After in operation for three years, city officials found out the company never received a special-use permit to operate, so the company applied for the permit that would allow parking for around 50 trucks.
After the city’s aldermen kept giving reasons not to grant the permit, the company’s architect just removed the plans from consideration. Even private parking on a private lot is subjects to bureaucracy shenanigans.
Drug dealers and prostitutes and transients, OH MY!
It seems like every time a truck stop wants to open a new location, at least one resident has a misinformed reason why the city should stop it. This was highlighted explicitly in a letter to the editor in the Moab Sun News.
Explaining his opposition to the Utah School and Institutional Trust Land Administration’s land sale to a truck stop operator, a resident made quite a bold statement:
“SITLA’s sale of property to an operation that is known to attract drug dealers, prostitutes and transients will result in an adversary conflict between SITLA and the local residents.”
Apparently, the truck stop operator interested in the area is Love’s Travel Stops, one of the Big Three truck stop corporations known for clean facilities. This person hears “truck stop” and immediately goes to the land of Sodom and Gomorrah.
This is why we can’t have nice things.
Illinois city PAYING a truck stop to come to town
While Utah residents are spouting off tales of sin and anarchy, one town in Illinois is so eager for a truck stop that it might actually pay money for one. Kind of.
Accord to the Northwest Herald, the McHenry city council is considering a $1 million incentive agreement for a retail complex development that will include a Thorntons truck stop. Estimated to cost $15 million to construct the development, the city is mulling over a 20-year incentive that rebates sales taxes up to $1 million.
OK, so the city isn’t exactly giving a truck stop $1 million to come in, but it has no problem giving up $1 million for a complex it knows will include a truck stop. Why? Because the city knows the sales tax revenue the truck stop will generate will be more than enough to cover those costs. It’s not rocket science.
Oklahoma to add parking spaces
Let’s end this edition of The Parking Zone on a high note. While the federal government is too busy with redundant studies and worthless apps and signs, some state governments are actually doing something useful. Oklahoma is one of those states.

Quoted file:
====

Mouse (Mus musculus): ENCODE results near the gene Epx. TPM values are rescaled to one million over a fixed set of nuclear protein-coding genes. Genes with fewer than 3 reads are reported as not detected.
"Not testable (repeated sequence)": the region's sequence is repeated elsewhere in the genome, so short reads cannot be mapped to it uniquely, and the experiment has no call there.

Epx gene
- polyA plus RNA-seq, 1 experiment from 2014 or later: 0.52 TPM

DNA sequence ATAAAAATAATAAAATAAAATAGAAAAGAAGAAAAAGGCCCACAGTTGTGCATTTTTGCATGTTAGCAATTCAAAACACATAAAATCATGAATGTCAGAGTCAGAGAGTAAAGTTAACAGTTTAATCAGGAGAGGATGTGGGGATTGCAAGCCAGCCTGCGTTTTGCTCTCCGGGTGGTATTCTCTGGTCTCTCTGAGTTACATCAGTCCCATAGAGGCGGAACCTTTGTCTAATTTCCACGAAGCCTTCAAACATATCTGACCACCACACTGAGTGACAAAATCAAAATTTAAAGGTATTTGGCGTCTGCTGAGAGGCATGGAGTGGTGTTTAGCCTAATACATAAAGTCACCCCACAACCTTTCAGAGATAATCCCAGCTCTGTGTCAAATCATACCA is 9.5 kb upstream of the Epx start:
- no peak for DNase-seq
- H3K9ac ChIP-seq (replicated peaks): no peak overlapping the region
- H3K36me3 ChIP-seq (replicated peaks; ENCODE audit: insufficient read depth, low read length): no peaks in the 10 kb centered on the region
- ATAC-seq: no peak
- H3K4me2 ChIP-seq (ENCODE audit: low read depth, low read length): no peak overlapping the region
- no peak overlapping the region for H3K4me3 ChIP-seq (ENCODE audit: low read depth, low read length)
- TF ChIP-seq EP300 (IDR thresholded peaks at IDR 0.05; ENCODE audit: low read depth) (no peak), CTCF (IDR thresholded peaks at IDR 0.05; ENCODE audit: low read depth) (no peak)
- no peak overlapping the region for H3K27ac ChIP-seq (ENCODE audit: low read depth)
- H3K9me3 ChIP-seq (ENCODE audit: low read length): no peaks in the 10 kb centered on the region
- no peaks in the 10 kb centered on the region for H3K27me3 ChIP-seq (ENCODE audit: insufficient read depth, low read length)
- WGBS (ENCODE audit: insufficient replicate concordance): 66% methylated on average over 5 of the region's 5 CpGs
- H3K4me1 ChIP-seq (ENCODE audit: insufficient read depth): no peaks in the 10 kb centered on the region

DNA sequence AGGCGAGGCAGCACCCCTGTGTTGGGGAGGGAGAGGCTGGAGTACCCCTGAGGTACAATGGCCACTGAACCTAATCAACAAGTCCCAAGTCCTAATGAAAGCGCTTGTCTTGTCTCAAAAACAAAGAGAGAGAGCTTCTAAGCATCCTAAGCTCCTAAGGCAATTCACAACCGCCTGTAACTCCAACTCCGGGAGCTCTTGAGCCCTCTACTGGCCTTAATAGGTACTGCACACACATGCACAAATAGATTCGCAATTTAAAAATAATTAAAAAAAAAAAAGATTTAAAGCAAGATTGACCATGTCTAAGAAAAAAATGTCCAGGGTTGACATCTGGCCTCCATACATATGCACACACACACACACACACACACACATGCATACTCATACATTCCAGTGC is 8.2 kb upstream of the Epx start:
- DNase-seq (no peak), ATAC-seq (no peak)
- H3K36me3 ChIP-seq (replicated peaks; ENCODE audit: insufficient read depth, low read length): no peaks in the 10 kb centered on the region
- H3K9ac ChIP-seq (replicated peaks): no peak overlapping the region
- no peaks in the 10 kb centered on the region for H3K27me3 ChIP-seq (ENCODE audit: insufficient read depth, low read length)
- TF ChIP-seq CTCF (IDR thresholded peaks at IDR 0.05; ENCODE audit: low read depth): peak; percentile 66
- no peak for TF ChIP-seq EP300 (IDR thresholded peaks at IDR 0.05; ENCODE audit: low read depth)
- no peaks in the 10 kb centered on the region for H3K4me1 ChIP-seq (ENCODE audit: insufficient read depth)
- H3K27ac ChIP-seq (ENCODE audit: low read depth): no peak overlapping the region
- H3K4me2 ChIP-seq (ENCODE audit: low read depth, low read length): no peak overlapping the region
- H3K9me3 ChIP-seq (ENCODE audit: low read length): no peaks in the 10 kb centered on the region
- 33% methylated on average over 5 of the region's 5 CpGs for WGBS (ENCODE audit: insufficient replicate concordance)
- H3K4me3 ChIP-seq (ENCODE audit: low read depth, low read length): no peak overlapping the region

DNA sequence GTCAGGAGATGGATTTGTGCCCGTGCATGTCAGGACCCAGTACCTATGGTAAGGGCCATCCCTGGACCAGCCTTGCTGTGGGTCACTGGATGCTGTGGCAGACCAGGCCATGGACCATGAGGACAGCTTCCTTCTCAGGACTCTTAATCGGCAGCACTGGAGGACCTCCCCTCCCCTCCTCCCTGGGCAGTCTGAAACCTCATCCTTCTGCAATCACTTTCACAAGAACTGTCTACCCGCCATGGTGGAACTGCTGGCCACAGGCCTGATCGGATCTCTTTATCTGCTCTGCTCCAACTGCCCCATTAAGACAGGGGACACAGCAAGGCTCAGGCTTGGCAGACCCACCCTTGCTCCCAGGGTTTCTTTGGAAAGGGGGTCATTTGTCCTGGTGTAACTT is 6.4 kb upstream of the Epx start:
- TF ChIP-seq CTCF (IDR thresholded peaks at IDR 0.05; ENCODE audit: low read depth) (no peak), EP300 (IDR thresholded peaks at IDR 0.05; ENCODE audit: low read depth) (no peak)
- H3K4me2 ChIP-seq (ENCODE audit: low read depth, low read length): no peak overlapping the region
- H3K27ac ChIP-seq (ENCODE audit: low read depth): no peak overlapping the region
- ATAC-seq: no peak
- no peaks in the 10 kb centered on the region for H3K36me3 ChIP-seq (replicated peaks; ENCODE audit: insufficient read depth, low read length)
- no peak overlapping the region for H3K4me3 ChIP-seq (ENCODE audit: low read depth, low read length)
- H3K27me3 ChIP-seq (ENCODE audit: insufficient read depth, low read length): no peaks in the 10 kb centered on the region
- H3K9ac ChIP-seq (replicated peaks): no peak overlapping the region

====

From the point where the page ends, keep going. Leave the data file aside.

I read some reports that the Oklahoma Turnpike Authority will be adding 250 truck parking spaces at the halfway point between Tulsa and Oklahoma. I had to hear this straight from a government official, as it sounds too good to be true.
According to Jack Damrill, an Oklahoma Turnpike Authority spokesman, the Stroud rest area will be undergoing renovations. Currently, there are only 75 truck parking spaces in Stroud, which fill up quickly. Once renovations are completed, two new travel plazas will have a total of 250 truck parking spaces.
And that is how you solve your local truck parking problem. Thanks, OTA!
News from the Big Three truck stops
Pilot Flying J has launched its new mobile app, which includes:
- Ability to call Pilot Flying J Truck Care at the push of a button.
- Easily plan routes with improved location listings and saved preferences.
- Reduce time searching for parking with Prime Parking reservations.
- Mobile fueling.
- Shower reservations.
- Viewing saved offers.
- New message inbox and transaction history simplifies doing business from the road.
Meanwhile, TravelCenters of America was preparing for its busiest time of the year: summer. The truck stop company held a national hiring event to beef up its staff. This ensures that service doesn’t suffer with vacation travelers.
Only two new locations were opened in April, both from Love’s, totaling more than 150 additional truck parking spaces:
- 3925 County Fair Drive (off Interstate 72, Exit 138) in Decatur, Ill. (51 truck parking spaces).
- 100 Marguerite St. (off Interstate 5 and Highway 20, Exit 578) in Williams, Calif. (103 spaces).